Posted on: February 19, 2012

Friday night was the last night I will ever spend at my family’s apartment. My Aunt and Uncle moved to be with their son and his new wife in a different state. They were, in distance, the closest family I had around. I grew up with my cousins, the boy is just a little older than me and the girl is just a little younger – between the two of them and me and my siblings, we used to have a house full during the summers. We used to play cops and robbers when we were little, used to go to the beach together, used to explore the woods behind their house together. We are related by birth but friends by choice.

They’d moved here a few years ago after my aunt had a series of bad strokes. When they first moved and my aunt was in the hospital, my uncle and my two cousins lived with me for a few months before they got their own place. I loved having them here… it was a little tough to get used to, just in terms of space (I don’t have a lot of it), but I loved talking to my Uncle about when he lived in DC in the ’60s, loved chatting with my girl cousin (we’ll call her L) through the night, loved cooking for more people than just me. It was crowded but fun, given the reasons they were living here.

After they got their own place, I would visit every other weekend at least, sometimes every weekend. Their apartment was like a time-warp – before I knew it, the whole day had passed just hanging out. We would lounge around, Uncle would make chai, sometimes we’d cook together, sometimes we’d order take-away, but there was never any pressure.  We would just chat, laugh, they would fight and I would stay out of it or just try to diffuse tension, whatever was necessary. I helped my aunt do her therapy – L would walk with her, and I’d follow with the wheelchair to make sure she didn’t collapse. She wasn’t very mobile, so when I came over, L and I would try to make sure we took her somewhere – even if it was just to Target. She’d lost all interest in shopping but we still thought it’d be nice to get her out of the house for a bit. But mostly, I think it was therapeutic for my Aunt to have me around to stop the natural family arguments they would have. She told me a few times that she liked when I came over because it made the house ‘lively.’ She said she liked the sound of laughter I brought to the apartment. That meant so much to me to hear that.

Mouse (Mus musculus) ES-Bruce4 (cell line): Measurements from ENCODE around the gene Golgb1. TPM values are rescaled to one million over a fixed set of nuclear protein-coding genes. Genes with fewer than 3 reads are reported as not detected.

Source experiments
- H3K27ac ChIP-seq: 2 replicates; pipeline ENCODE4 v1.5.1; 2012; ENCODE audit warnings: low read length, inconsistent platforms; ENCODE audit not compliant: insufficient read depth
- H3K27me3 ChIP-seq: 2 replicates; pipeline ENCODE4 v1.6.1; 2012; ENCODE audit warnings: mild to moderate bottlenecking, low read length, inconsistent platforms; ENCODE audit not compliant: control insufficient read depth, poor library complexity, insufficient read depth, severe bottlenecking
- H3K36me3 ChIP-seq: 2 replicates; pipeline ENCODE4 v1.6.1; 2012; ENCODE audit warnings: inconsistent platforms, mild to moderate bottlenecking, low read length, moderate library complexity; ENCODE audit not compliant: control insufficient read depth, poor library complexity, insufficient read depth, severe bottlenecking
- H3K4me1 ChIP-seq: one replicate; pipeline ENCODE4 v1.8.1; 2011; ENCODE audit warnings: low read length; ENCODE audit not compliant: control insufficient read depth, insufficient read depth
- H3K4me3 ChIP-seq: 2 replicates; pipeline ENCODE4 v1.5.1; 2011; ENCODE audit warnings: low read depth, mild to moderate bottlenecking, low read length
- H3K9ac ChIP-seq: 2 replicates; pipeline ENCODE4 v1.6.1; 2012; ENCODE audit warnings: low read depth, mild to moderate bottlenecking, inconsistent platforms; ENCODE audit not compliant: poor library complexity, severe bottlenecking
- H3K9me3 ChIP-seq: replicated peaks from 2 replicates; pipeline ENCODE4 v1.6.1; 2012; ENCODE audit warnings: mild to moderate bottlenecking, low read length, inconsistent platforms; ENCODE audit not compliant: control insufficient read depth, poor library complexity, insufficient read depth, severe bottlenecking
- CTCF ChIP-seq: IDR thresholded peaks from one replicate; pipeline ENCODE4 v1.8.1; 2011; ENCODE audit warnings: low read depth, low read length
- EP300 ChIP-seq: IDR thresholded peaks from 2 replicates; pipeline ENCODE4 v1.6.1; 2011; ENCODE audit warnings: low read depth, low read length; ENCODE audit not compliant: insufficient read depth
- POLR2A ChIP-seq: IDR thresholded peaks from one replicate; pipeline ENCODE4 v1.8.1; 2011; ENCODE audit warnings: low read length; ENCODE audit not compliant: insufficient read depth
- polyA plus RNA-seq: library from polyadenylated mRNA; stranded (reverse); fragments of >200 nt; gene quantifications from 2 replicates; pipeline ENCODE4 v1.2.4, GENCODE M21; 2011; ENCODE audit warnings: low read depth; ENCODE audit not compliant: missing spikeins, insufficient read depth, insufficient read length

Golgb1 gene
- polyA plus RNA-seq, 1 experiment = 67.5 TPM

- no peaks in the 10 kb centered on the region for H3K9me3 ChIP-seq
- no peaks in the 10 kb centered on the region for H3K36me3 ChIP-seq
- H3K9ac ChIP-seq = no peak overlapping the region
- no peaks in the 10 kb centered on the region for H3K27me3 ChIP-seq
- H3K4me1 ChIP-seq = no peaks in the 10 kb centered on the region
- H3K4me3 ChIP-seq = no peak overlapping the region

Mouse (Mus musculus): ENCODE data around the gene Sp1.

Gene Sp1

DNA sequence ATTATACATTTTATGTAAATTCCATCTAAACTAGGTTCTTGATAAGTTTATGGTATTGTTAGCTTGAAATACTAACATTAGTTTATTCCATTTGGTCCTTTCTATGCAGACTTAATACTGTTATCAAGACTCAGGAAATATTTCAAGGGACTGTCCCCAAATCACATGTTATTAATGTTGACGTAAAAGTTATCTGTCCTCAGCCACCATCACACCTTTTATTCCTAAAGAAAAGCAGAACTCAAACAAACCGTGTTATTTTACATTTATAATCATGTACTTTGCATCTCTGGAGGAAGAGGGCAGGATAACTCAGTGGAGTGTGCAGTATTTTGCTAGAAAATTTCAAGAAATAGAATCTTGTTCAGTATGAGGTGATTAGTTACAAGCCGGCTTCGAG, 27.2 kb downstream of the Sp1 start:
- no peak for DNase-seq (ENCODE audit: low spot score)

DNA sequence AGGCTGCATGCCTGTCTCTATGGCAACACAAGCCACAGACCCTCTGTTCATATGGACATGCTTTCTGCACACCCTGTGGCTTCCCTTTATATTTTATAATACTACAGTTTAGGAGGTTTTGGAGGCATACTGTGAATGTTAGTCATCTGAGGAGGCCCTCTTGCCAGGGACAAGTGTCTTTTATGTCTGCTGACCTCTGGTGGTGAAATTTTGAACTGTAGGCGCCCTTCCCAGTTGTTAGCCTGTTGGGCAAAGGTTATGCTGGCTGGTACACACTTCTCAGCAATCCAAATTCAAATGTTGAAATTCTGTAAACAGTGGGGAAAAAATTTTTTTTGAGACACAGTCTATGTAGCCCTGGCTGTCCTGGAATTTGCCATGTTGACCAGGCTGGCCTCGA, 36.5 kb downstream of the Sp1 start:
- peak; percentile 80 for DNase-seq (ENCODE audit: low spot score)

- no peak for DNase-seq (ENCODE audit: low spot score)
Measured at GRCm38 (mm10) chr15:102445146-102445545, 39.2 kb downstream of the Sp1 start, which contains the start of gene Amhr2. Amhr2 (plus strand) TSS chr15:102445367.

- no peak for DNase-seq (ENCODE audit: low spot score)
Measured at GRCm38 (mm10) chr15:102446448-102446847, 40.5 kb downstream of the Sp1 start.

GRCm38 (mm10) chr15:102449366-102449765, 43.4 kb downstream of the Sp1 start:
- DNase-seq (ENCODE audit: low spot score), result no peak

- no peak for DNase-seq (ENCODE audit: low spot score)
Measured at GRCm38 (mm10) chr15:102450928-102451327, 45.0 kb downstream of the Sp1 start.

British ended things on Dec 22, three days before Christmas. I had no plans for the holiday so I packed a duffel and went to their apartment for the weekend. I have spent every weekend since then at their place. I would show up Friday and leave Monday morning, straight to work. Since my Aunt and Uncle didn’t know about him or the relationship we had, I didn’t cry in front of them. L knew, and when I told her what he’d done, she said with a shrug of her shoulders, “Well, really, what else was going to happen? Were you going to really move there??”  And of course, at that point, I was thinking that that was exactly what was going to happen.

But in any case, every weekend since Christmas, I’ve been with them. I learned a lot from being there. My Aunt is fairly physically debilitated after the strokes. I cannot imagine what it must be like to be mentally functioning and know exactly what your limitations are. But my Uncle does everything for her. He takes her to the bathroom and wipes her when she’s done, he bathes her, he puts her to bed, he cooks for the family – he does all these things, partly out of love and partly out of duty, and he does it all with no complaints.

While they were packing up, my uncle gave me this clock as a ‘gift to remember them.’  They’ll never know the biggest gift was just being there for me when I needed it the most. I wasn’t left alone to cry by myself, I wasn’t wallowing in my own misery – when I was there, all of that still weighed on my mind, but much less so since there were other things to think and worry about. My issues seemed so stupid when my Aunt can’t even go to the bathroom on her own.

When I hugged them goodbye yesterday, my Aunt and I both cried. They’ve only been gone a day and I already miss them.


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